Self-trust is good thing. It can help us act more confidently and wisely in daily life, it can reduce anxiety and indecision, and it allows us to make better choices for ourselves based on our own needs, and not what others want of us. But, it depends on which part of yourself you trust.
We are all made up of many parts, and they tend to reflect what's going on inside and outside of us. If I'm in a hurry I can be impatient/dismissive Claire, if I'm feeling insecure I can be miserable/defensive Claire (she's not much fun). If I am in a good mood I am kind and generous Claire.
Trying to remain consistent in life, and the choices I make is pretty challenging with all these different selves at the steering wheel on different days!
Making a simple decision like going for a walk every day becomes a roulette depending which part of me is in charge of getting off the sofa and putting my coat on. Impatient Claire sees it as just another thing to squeeze into my day and does something 'more important', Miserable Claire thinks it is all pointless so doesn't bother, Kind/Generous Claire dances around the walk no bother (if only she was around every day...).
There is another part of me that I can trust consistently though. Sometimes, it speaks so quietly I have to strain to hear it, sometimes, I can be too caught up in being annoyed or sad or busy to listen for it, but as time passes, and painful lessons are learned, I have come to realise the importance of it.
It's the part of me that sits back and observes all my other selves squabble over what's best for me, and, when I choose to listen, offers me the most loving response.
Daily meditation is how to hear it. When I meditate every day, the volume of the other parts of me dims, and I get to hear my own steady inner wisdom.
This part of me is loving and kind, patient and forgiving. It wants the best for me, and waits calmly for me no matter how many times I ignore it, mess up, or repeat old mistakes. It knows me well, and will show me the way, whenever I choose to ask.
See if you can sit in awareness every day. Try not to strain or reach for your inner wisdom, just see if you can quieten enough to make room for it. Notice what comes. You might find some real self-trust.
“We have all a better guide in ourselves, if we would attend to it, than any other person can be.”
When we decide to make change in our lives it can be tempting to think that it will happen overnight, and we will all of a sudden be new and better versions of ourselves. Life isn't a TV movie though, and the reality can be quite different.
Change comes through choosing to do something differently every day, over and over, until the choice becomes less of an active process, and more of a natural habit.
This isn't very glamorous, I'll admit. I remember one of my tutors sharing this idea when I was training, and I was so disappointed, I wanted it to be more instant, more profound, more dramatic! But much of life isn't dramatic, it's lots of normal little moments put together one after the other.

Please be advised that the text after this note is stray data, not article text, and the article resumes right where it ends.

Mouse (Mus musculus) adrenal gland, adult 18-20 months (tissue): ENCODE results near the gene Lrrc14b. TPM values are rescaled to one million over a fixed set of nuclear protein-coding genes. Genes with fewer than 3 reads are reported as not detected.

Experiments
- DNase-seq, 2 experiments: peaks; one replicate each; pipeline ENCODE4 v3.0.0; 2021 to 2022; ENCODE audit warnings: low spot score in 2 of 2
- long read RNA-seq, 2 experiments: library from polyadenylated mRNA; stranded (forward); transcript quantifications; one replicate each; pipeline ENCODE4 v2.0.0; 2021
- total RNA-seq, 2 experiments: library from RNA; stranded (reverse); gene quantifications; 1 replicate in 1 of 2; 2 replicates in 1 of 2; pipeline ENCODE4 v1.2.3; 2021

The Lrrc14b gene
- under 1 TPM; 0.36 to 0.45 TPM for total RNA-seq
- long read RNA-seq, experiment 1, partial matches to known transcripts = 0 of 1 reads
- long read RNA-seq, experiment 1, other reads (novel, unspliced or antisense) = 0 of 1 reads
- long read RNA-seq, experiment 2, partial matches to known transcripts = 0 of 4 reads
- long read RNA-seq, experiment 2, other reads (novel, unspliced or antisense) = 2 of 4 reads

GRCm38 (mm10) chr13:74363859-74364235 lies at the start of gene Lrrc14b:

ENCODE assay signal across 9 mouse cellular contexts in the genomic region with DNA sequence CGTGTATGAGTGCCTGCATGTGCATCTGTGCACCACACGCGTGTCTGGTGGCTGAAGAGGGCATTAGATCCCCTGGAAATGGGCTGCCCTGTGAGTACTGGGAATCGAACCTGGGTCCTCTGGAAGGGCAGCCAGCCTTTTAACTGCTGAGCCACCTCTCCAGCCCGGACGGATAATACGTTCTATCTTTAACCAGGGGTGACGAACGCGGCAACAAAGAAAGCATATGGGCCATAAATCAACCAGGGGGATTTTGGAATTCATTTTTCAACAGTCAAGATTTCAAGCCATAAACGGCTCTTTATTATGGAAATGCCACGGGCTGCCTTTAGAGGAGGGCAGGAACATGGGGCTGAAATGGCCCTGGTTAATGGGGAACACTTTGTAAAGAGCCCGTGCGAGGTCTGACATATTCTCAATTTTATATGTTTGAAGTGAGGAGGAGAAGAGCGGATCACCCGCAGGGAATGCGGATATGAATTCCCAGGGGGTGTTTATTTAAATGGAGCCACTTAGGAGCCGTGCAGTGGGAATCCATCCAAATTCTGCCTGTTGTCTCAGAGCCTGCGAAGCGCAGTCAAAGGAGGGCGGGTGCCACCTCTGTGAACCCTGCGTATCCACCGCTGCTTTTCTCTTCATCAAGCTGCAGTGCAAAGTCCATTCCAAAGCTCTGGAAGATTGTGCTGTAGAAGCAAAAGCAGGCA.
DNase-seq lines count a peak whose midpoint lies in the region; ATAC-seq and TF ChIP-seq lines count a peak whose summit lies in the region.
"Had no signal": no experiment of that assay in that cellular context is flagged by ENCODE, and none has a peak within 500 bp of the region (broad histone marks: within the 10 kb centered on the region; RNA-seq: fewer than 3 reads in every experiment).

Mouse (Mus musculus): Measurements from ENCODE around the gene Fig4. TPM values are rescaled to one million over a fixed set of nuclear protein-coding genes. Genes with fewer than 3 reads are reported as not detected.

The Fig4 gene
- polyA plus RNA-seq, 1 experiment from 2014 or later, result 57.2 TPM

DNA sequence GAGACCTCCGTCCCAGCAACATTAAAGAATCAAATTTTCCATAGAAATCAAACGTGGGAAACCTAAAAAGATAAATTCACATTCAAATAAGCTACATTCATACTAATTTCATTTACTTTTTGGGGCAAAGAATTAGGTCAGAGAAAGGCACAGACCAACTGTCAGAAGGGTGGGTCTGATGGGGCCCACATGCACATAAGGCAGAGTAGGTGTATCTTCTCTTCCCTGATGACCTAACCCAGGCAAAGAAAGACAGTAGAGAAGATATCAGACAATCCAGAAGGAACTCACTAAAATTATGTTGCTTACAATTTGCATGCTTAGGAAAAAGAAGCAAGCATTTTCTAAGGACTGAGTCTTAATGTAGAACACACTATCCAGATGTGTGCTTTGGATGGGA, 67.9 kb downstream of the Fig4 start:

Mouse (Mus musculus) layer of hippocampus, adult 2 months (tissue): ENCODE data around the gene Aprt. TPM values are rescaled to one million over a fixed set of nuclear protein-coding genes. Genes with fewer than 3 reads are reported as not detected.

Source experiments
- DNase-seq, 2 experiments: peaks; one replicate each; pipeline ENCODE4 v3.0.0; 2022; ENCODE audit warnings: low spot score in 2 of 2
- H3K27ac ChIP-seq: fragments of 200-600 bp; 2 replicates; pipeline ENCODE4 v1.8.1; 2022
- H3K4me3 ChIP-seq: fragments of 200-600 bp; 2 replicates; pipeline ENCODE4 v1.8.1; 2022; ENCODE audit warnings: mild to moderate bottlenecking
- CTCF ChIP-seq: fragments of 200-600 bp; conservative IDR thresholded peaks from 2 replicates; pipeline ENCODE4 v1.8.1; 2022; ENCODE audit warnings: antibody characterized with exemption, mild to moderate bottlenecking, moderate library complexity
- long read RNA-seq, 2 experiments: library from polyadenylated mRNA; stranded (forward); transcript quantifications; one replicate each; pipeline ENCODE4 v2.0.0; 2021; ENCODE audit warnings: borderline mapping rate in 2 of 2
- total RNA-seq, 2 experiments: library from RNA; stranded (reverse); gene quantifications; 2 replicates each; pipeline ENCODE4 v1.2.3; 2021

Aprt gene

If we take a minute to look at this, we can see the huge potential for little changes offered to us in a day, if we can change our attitude to celebrate the little wins.
Whatever you are trying to change, celebrate each small decision that contributes to that change. Every time you choose an apple over a cookie, a walk over the sofa, a minute of mindfulness over the pull of worry or rumination, clap yourself on the back for taking another step forward. This is change in action.
“Courage doesn’t always roar. Sometimes courage is the little voice at the end of the day that says I’ll try again tomorrow.” - Mary Anne Radmacher
One of the major contributors to anxiety is the habit of worrying about, or trying to predict the future. We might think we are being sensible, we might think if we can plan ahead enough we can prevent things from going wrong, and keep ourselves and our loved ones save from harm.
Of course, a little bit of forward thinking has it's uses--e.g., if you're going on holiday get travel insurance, regularly check your car tyres, oil, and water (or get your Dad to do it like I do...:)), eat healthy foods and take some exercise. Taking actions like these make sense, they help put your best foot forward.
However, many of us can stay stuck in a place of fortune telling, and this actually has the opposite of the desired effect. It's tiring, stressful to mind and body, and it can have us in such a state of fear that we become afraid to life life to the full. Th irony is that being stressed out, exhausted, and fearful will make the world seems like a more dangerous and dark place, so it's actually making your fears come true!
This week, take a mindful pause several times a day (I set a reminder on my watch so I don't forget), and check in with your thoughts.
If you find yourself fortune telling, STOP.
Ask yourself if there is anything practical or helpful you can do to help whatever you are thinking or worrying about.
If there is, do it, or make a note to do it later.
If there isn't, let it go. It's robbing you of the present moment, and this moment IS your life.
"How much pain have cost us the evils that have never happened." - Thomas Jefferson
The Weekly Minute is a blog I write each week with the aim of providing legitimate tools to help promote positive mental health.
The collection of short, practical mindfulness and therapy tools for self-reflection and self-improvement, can equip people to take their mental well-being into their own hands, and improve their quality of life.
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